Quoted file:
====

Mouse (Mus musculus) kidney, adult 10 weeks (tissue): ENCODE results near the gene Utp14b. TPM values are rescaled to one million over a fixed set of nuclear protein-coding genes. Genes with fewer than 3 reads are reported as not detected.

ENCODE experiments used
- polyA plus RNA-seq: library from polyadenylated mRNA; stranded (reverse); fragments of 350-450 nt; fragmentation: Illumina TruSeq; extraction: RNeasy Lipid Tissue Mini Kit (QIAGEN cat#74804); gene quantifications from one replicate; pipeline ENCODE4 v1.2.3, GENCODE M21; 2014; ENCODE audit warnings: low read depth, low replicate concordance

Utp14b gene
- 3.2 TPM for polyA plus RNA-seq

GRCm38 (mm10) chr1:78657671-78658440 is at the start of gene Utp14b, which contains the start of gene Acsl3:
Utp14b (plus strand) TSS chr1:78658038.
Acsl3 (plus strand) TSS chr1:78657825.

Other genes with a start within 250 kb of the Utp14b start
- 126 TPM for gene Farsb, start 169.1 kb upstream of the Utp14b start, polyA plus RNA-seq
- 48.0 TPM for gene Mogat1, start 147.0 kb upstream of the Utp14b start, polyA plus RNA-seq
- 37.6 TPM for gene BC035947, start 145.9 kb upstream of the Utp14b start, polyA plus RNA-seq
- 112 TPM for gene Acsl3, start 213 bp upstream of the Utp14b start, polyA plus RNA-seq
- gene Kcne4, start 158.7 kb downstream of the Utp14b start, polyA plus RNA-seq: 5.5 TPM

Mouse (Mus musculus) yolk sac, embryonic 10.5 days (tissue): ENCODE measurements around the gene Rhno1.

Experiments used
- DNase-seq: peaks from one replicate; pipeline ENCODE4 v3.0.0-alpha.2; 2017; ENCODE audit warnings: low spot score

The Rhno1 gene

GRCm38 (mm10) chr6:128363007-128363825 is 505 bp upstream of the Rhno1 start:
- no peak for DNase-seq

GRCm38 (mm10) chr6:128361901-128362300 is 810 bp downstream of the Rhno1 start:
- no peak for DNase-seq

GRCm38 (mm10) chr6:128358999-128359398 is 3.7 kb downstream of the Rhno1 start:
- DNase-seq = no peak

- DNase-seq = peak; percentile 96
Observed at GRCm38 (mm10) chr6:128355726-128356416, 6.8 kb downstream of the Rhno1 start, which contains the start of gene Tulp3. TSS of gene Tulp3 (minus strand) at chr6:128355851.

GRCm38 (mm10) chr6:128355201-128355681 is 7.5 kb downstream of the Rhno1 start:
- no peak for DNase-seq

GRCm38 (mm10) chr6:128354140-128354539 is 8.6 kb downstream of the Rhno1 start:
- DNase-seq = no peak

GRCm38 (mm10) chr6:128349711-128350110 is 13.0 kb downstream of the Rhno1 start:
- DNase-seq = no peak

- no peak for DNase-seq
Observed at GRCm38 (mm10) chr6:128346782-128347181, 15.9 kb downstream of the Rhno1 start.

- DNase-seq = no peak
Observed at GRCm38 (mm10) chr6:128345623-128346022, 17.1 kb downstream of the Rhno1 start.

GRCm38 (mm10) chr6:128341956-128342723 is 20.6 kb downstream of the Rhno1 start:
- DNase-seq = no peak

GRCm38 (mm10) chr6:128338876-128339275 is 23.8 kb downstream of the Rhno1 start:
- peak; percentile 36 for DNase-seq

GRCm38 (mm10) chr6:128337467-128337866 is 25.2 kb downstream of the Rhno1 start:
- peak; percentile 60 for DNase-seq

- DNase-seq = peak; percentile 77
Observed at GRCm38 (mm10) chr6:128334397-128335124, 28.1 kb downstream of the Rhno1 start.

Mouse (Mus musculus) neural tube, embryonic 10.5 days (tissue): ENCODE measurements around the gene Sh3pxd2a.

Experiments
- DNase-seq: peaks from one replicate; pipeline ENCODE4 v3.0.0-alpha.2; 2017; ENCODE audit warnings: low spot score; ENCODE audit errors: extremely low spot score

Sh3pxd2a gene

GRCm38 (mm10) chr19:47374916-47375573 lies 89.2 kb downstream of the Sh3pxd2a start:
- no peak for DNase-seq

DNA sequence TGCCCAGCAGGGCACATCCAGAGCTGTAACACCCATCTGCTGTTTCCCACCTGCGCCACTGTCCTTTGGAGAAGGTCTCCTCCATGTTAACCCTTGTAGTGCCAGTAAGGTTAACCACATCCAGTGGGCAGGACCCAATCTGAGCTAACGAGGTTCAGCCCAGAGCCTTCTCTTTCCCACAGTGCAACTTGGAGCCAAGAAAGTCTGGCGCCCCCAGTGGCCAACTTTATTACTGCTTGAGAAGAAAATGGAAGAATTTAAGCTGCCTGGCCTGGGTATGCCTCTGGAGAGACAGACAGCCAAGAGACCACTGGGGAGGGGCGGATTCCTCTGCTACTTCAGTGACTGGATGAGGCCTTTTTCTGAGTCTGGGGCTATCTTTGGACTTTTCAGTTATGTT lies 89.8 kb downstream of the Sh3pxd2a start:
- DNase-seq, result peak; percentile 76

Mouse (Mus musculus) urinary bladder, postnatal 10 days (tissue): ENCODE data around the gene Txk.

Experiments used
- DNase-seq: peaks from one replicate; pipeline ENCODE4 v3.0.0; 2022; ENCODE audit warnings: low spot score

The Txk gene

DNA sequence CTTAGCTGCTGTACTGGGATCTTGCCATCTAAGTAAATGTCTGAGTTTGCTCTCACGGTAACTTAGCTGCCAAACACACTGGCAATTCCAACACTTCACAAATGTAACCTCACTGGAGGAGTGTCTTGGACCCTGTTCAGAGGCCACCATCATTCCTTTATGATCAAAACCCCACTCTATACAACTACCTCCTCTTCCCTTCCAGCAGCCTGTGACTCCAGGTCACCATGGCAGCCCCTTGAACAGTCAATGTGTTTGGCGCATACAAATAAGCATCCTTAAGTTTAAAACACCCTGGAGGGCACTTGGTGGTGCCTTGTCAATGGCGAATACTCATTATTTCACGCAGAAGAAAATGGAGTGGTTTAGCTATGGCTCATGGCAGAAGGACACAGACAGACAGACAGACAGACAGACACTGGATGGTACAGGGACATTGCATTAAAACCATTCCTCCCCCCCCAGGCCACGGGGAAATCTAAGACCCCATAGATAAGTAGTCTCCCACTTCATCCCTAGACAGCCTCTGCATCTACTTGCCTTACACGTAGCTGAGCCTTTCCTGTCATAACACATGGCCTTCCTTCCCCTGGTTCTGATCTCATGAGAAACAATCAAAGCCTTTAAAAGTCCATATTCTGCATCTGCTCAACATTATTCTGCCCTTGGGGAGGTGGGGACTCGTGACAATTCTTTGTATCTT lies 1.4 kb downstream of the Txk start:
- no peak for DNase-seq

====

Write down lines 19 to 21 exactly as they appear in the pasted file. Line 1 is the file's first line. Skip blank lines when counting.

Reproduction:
GRCm38 (mm10) chr6:128363007-128363825 is 505 bp upstream of the Rhno1 start:
- no peak for DNase-seq

GRCm38 (mm10) chr6:128361901-128362300 is 810 bp downstream of the Rhno1 start: